The architecture of a single-story home on a circular drive. The laughs and cries of children filled its space, earlier today. Now the house is left to watch the sun set behind the trees, to cool in the mottled shadows cast by the leaves. In the little office beside the garage, sounds of rushing traffic faintly reach the ear. The sound is indistinguishable from a light rain in winter. The house seems to enjoy the quiet. A family of six lives beneath its roof. How rare is silence for this silent witness? It has watched children avoiding homework, mothers cuddling babies, fathers tossing large balls to their young sons. And arguments and the tragedy of divorce. And the death of the old. The birth of the young. It has shielded its peoples from the wind, cold, rain, snow, and heat. True, but this house has done more than that.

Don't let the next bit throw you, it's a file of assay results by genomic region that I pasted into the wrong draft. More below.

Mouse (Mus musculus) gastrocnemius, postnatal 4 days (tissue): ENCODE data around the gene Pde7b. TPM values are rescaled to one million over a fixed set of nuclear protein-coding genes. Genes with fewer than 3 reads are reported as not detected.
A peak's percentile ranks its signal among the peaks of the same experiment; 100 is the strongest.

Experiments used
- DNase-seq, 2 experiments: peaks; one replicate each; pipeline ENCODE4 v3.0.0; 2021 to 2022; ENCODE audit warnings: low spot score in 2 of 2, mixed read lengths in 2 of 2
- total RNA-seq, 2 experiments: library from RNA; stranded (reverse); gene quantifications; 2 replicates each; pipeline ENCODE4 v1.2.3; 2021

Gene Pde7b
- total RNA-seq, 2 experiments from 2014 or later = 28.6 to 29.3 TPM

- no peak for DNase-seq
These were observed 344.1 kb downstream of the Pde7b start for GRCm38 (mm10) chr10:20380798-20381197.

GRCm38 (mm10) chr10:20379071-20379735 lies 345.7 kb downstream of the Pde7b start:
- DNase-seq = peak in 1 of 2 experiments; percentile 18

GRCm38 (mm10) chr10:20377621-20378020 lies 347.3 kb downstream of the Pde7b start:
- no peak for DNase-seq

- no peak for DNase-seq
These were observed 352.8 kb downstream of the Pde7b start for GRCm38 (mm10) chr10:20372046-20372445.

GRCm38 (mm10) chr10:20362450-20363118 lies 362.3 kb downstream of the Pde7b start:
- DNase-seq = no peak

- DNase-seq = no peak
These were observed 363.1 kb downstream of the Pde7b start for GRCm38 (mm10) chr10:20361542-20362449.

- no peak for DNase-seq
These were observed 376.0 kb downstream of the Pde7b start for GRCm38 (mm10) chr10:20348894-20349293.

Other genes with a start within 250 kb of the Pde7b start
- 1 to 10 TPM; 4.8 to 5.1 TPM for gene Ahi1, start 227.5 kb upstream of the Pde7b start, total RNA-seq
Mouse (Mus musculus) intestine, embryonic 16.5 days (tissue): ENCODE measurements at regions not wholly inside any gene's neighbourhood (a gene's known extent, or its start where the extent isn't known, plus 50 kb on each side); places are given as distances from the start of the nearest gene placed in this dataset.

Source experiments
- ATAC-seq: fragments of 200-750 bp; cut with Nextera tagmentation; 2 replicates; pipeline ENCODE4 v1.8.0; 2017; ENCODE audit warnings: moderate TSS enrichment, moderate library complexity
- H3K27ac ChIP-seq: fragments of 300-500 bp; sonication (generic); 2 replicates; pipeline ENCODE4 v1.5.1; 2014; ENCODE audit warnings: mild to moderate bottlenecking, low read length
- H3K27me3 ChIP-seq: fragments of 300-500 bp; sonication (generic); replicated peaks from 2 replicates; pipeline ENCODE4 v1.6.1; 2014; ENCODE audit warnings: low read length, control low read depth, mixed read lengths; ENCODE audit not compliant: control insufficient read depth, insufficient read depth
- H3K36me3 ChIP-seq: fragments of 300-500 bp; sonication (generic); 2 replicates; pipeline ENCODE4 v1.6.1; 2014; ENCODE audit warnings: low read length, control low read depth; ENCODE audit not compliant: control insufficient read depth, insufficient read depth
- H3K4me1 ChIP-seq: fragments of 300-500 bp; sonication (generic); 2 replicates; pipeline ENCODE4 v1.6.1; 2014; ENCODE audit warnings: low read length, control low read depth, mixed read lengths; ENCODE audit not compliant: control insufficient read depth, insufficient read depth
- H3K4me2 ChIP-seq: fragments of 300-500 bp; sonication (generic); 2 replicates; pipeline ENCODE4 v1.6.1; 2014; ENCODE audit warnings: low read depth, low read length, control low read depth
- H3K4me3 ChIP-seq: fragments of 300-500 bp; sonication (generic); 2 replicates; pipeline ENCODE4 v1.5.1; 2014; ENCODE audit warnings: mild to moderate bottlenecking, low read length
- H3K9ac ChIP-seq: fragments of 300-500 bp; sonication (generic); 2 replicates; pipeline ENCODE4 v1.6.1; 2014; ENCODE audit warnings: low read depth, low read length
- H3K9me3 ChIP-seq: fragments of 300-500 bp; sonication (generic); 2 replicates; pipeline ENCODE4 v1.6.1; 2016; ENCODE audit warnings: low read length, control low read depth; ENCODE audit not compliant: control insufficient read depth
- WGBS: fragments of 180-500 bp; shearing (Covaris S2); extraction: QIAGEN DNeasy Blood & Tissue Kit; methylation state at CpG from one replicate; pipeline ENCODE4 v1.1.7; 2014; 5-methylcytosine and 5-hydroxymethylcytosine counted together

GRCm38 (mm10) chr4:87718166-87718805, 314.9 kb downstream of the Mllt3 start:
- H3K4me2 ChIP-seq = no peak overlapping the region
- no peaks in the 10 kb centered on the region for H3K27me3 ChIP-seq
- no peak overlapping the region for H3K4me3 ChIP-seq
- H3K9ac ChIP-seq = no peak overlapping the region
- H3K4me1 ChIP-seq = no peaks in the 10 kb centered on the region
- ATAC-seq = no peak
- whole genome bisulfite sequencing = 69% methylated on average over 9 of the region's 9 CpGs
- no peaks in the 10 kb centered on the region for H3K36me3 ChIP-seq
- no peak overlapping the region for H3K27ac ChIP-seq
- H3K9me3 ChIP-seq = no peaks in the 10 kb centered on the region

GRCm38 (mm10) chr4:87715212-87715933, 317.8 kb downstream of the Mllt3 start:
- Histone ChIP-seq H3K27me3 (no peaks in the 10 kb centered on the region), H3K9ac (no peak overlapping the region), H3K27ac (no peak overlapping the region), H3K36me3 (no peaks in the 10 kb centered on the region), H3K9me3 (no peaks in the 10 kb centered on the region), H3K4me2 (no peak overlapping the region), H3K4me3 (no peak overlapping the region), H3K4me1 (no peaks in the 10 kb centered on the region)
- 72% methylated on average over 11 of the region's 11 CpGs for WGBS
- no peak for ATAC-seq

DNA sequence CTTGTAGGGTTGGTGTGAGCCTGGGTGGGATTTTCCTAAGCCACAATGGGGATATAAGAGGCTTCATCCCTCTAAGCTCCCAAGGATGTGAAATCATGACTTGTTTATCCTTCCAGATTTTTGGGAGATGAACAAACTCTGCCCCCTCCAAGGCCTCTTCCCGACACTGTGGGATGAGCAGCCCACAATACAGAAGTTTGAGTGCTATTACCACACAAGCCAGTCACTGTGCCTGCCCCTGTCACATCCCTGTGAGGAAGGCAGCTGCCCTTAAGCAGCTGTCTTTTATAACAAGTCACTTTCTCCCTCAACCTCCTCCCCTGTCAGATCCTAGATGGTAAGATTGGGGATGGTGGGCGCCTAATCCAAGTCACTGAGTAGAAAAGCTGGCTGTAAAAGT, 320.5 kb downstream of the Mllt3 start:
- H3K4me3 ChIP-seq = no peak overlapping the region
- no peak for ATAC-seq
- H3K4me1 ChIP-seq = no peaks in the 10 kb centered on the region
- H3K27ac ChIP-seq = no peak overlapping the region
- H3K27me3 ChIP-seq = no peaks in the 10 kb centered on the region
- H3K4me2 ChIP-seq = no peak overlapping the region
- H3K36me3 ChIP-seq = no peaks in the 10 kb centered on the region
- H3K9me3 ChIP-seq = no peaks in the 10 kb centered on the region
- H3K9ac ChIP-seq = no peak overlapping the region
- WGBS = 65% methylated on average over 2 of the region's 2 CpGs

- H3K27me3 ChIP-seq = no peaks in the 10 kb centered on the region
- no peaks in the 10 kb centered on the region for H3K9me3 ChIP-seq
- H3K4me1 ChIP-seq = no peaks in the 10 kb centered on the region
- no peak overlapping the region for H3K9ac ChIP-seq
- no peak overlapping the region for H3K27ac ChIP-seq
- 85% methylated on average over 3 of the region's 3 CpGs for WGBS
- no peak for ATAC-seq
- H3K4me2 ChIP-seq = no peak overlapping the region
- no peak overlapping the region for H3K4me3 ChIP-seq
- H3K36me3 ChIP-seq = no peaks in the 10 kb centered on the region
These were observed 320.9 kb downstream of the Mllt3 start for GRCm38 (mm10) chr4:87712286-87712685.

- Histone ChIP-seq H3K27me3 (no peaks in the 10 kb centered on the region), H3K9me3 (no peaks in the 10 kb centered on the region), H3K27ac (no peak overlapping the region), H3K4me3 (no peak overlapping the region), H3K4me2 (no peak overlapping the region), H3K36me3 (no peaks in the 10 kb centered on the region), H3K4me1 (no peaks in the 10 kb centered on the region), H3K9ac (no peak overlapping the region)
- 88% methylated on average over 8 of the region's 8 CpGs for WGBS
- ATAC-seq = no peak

It’s provided physical shelter, but also psychological comfort and spiritual sanctuary. It has been an icon of identity. People who left long ago, upon returning, remember who they were, which is to say who they are. Some remember that bare spot in the lawn where the ants toil, where the natural rules of life and death were taught in tiny relief. Some remember the cold of the window glass in winter that brought conflicting desires to play in the snow and to snuggle in the warmth inside.
This house could not solve all of its occupant’s adversities. Still, it gives evidence of happiness freely bestowed upon all who have ever entered it’s doors. This, it seems to me, is the main contribution of architecture. It has the character of the artisan rather than the artist.
The artist makes beautiful things. The artisan makes beautiful things that are also useful. Beautiful and useful. What better description could there be for good architecture?